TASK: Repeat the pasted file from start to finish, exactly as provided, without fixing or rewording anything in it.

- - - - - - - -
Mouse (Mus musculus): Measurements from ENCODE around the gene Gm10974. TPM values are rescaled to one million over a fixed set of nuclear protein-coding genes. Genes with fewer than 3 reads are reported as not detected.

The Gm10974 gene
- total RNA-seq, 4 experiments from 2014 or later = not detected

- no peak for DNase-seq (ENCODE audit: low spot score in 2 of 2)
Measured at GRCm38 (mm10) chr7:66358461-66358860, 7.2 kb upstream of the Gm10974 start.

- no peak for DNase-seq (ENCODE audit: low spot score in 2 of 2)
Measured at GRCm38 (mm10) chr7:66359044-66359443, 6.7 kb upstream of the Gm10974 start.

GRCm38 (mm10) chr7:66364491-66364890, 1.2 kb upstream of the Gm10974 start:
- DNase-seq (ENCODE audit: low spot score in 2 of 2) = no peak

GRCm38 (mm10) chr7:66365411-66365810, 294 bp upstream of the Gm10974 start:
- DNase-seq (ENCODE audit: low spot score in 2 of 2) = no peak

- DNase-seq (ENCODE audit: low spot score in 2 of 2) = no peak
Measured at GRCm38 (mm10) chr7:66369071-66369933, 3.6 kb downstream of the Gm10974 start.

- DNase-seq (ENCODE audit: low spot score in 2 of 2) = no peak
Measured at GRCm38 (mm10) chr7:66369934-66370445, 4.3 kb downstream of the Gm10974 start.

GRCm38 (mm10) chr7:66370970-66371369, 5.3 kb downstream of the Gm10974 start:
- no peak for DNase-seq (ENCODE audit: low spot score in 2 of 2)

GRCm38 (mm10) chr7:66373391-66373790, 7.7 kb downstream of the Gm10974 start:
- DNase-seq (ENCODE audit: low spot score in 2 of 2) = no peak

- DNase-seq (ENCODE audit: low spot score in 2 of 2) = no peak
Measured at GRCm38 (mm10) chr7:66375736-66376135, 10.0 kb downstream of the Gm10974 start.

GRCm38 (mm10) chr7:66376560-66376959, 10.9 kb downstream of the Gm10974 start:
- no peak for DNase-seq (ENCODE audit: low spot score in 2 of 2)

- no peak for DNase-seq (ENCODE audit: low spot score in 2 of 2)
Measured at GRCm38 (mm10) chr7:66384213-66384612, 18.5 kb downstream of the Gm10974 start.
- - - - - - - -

Mouse (Mus musculus): Measurements from ENCODE around the gene Gm10974. TPM values are rescaled to one million over a fixed set of nuclear protein-coding genes. Genes with fewer than 3 reads are reported as not detected.

The Gm10974 gene
- total RNA-seq, 4 experiments from 2014 or later = not detected

- no peak for DNase-seq (ENCODE audit: low spot score in 2 of 2)
Measured at GRCm38 (mm10) chr7:66358461-66358860, 7.2 kb upstream of the Gm10974 start.

- no peak for DNase-seq (ENCODE audit: low spot score in 2 of 2)
Measured at GRCm38 (mm10) chr7:66359044-66359443, 6.7 kb upstream of the Gm10974 start.

GRCm38 (mm10) chr7:66364491-66364890, 1.2 kb upstream of the Gm10974 start:
- DNase-seq (ENCODE audit: low spot score in 2 of 2) = no peak

GRCm38 (mm10) chr7:66365411-66365810, 294 bp upstream of the Gm10974 start:
- DNase-seq (ENCODE audit: low spot score in 2 of 2) = no peak

- DNase-seq (ENCODE audit: low spot score in 2 of 2) = no peak
Measured at GRCm38 (mm10) chr7:66369071-66369933, 3.6 kb downstream of the Gm10974 start.

- DNase-seq (ENCODE audit: low spot score in 2 of 2) = no peak
Measured at GRCm38 (mm10) chr7:66369934-66370445, 4.3 kb downstream of the Gm10974 start.

GRCm38 (mm10) chr7:66370970-66371369, 5.3 kb downstream of the Gm10974 start:
- no peak for DNase-seq (ENCODE audit: low spot score in 2 of 2)

GRCm38 (mm10) chr7:66373391-66373790, 7.7 kb downstream of the Gm10974 start:
- DNase-seq (ENCODE audit: low spot score in 2 of 2) = no peak

- DNase-seq (ENCODE audit: low spot score in 2 of 2) = no peak
Measured at GRCm38 (mm10) chr7:66375736-66376135, 10.0 kb downstream of the Gm10974 start.

GRCm38 (mm10) chr7:66376560-66376959, 10.9 kb downstream of the Gm10974 start:
- no peak for DNase-seq (ENCODE audit: low spot score in 2 of 2)

- no peak for DNase-seq (ENCODE audit: low spot score in 2 of 2)
Measured at GRCm38 (mm10) chr7:66384213-66384612, 18.5 kb downstream of the Gm10974 start.